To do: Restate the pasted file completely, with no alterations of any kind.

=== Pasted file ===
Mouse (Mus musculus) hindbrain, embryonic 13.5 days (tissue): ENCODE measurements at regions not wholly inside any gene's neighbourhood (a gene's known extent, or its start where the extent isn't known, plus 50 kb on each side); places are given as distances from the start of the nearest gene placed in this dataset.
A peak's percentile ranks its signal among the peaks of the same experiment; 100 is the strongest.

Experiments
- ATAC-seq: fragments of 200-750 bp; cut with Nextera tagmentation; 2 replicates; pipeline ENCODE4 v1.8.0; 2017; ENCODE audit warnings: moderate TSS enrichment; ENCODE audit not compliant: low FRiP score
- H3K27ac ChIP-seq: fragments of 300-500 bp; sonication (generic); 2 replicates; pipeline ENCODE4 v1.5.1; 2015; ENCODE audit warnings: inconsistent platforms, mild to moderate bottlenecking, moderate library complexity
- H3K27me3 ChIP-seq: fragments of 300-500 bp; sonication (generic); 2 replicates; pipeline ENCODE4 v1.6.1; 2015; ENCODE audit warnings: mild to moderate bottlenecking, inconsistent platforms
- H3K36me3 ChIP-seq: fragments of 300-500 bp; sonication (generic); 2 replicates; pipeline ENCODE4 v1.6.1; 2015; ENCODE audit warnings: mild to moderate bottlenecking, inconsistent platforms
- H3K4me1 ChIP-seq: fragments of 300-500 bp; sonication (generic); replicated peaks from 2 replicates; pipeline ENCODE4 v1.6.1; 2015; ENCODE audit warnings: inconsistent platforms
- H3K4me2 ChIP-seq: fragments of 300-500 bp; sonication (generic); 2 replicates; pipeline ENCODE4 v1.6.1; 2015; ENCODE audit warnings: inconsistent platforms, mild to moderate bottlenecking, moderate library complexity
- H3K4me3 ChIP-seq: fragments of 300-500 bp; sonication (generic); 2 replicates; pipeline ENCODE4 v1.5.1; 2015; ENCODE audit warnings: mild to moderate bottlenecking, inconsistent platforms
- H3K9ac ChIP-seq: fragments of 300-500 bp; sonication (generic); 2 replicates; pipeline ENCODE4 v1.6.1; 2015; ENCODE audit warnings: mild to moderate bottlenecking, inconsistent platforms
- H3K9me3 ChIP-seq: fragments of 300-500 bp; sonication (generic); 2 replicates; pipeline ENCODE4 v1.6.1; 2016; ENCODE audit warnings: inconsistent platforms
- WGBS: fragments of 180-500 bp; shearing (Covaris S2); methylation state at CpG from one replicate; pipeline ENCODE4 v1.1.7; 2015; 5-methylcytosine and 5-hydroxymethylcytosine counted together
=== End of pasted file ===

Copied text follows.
Mouse (Mus musculus) hindbrain, embryonic 13.5 days (tissue): ENCODE measurements at regions not wholly inside any gene's neighbourhood (a gene's known extent, or its start where the extent isn't known, plus 50 kb on each side); places are given as distances from the start of the nearest gene placed in this dataset.
A peak's percentile ranks its signal among the peaks of the same experiment; 100 is the strongest.

Experiments
- ATAC-seq: fragments of 200-750 bp; cut with Nextera tagmentation; 2 replicates; pipeline ENCODE4 v1.8.0; 2017; ENCODE audit warnings: moderate TSS enrichment; ENCODE audit not compliant: low FRiP score
- H3K27ac ChIP-seq: fragments of 300-500 bp; sonication (generic); 2 replicates; pipeline ENCODE4 v1.5.1; 2015; ENCODE audit warnings: inconsistent platforms, mild to moderate bottlenecking, moderate library complexity
- H3K27me3 ChIP-seq: fragments of 300-500 bp; sonication (generic); 2 replicates; pipeline ENCODE4 v1.6.1; 2015; ENCODE audit warnings: mild to moderate bottlenecking, inconsistent platforms
- H3K36me3 ChIP-seq: fragments of 300-500 bp; sonication (generic); 2 replicates; pipeline ENCODE4 v1.6.1; 2015; ENCODE audit warnings: mild to moderate bottlenecking, inconsistent platforms
- H3K4me1 ChIP-seq: fragments of 300-500 bp; sonication (generic); replicated peaks from 2 replicates; pipeline ENCODE4 v1.6.1; 2015; ENCODE audit warnings: inconsistent platforms
- H3K4me2 ChIP-seq: fragments of 300-500 bp; sonication (generic); 2 replicates; pipeline ENCODE4 v1.6.1; 2015; ENCODE audit warnings: inconsistent platforms, mild to moderate bottlenecking, moderate library complexity
- H3K4me3 ChIP-seq: fragments of 300-500 bp; sonication (generic); 2 replicates; pipeline ENCODE4 v1.5.1; 2015; ENCODE audit warnings: mild to moderate bottlenecking, inconsistent platforms
- H3K9ac ChIP-seq: fragments of 300-500 bp; sonication (generic); 2 replicates; pipeline ENCODE4 v1.6.1; 2015; ENCODE audit warnings: mild to moderate bottlenecking, inconsistent platforms
- H3K9me3 ChIP-seq: fragments of 300-500 bp; sonication (generic); 2 replicates; pipeline ENCODE4 v1.6.1; 2016; ENCODE audit warnings: inconsistent platforms
- WGBS: fragments of 180-500 bp; shearing (Covaris S2); methylation state at CpG from one replicate; pipeline ENCODE4 v1.1.7; 2015; 5-methylcytosine and 5-hydroxymethylcytosine counted together